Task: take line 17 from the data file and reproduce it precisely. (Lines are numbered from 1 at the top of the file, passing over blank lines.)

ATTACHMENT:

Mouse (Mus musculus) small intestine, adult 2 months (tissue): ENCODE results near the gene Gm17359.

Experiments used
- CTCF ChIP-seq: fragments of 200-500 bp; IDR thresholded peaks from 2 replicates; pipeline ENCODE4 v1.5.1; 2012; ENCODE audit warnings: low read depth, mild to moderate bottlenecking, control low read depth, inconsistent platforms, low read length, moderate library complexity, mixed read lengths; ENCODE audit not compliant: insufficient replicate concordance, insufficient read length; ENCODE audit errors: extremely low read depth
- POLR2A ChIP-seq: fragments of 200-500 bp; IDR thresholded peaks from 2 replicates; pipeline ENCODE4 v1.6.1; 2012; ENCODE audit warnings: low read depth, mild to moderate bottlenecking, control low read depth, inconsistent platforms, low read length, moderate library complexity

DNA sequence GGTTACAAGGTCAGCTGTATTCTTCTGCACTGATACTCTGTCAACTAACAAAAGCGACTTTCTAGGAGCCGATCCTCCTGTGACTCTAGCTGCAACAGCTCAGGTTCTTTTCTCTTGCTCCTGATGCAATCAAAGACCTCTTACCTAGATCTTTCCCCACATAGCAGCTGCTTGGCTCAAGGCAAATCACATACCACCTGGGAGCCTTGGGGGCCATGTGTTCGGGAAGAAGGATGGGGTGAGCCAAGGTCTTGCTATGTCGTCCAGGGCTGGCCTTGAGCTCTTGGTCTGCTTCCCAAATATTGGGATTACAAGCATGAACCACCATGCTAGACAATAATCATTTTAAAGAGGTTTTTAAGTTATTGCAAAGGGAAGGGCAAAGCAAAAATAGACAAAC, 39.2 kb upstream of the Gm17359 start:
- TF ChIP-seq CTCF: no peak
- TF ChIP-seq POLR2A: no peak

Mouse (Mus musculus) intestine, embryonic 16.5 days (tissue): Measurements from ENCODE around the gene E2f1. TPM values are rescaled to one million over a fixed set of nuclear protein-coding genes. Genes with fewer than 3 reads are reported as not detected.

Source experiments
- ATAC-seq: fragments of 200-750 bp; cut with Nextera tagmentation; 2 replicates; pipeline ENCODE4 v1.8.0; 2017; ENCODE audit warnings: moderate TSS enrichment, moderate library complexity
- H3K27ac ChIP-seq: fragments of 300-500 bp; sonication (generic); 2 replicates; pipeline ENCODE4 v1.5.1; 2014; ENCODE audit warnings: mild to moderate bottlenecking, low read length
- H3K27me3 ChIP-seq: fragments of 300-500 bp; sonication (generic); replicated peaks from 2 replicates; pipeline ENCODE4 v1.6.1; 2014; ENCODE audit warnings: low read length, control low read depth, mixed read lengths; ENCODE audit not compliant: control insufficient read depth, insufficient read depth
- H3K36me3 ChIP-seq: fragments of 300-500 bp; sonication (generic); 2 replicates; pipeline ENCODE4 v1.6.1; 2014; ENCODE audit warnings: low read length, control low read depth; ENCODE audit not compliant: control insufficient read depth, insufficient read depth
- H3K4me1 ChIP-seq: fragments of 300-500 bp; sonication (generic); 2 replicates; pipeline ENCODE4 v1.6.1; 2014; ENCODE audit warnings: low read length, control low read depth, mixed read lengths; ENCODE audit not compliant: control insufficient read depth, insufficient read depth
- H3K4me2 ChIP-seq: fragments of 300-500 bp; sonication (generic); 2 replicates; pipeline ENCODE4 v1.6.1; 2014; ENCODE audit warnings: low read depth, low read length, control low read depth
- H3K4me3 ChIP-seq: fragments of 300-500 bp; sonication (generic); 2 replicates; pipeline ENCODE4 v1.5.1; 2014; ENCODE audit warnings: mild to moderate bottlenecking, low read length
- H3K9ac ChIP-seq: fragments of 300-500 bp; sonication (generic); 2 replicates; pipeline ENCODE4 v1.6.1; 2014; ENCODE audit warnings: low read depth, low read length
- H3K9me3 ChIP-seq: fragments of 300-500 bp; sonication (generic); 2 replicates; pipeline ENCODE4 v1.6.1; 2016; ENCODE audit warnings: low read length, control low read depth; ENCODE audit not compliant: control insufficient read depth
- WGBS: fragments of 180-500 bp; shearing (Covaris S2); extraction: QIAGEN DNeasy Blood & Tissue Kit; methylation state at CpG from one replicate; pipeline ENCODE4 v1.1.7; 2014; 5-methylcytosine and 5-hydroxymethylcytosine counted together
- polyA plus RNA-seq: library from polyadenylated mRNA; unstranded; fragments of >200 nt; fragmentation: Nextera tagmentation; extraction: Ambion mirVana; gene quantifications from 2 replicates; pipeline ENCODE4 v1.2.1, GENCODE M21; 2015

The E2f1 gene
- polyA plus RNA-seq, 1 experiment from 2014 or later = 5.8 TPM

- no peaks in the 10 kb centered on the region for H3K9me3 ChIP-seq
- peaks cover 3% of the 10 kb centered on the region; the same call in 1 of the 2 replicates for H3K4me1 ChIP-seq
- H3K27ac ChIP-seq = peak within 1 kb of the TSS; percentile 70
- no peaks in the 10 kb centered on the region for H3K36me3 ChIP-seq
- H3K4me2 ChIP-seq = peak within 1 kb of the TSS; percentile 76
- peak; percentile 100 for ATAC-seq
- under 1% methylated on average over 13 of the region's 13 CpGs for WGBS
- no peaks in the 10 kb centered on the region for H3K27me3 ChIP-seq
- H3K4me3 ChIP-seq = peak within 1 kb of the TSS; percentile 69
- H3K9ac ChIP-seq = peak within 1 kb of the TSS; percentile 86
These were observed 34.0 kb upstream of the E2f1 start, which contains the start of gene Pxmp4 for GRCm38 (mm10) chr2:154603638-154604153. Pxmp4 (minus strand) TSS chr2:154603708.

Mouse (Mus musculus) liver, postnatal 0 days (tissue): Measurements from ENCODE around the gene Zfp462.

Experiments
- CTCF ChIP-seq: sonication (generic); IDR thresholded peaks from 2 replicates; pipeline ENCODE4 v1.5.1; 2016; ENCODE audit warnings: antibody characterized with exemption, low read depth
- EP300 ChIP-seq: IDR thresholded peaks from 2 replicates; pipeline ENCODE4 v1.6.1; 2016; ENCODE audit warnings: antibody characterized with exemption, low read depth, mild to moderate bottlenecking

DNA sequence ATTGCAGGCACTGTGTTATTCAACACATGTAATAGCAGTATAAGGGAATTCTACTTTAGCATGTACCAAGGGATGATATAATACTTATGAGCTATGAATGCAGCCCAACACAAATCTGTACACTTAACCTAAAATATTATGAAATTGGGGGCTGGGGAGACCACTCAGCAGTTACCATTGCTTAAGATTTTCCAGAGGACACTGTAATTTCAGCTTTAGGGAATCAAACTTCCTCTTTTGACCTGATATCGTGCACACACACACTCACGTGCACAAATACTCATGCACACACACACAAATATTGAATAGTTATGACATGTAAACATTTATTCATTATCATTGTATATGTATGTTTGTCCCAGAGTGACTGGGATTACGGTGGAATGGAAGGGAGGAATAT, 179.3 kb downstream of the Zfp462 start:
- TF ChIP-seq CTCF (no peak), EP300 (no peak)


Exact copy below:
- H3K9ac ChIP-seq: fragments of 300-500 bp; sonication (generic); 2 replicates; pipeline ENCODE4 v1.6.1; 2014; ENCODE audit warnings: low read depth, low read length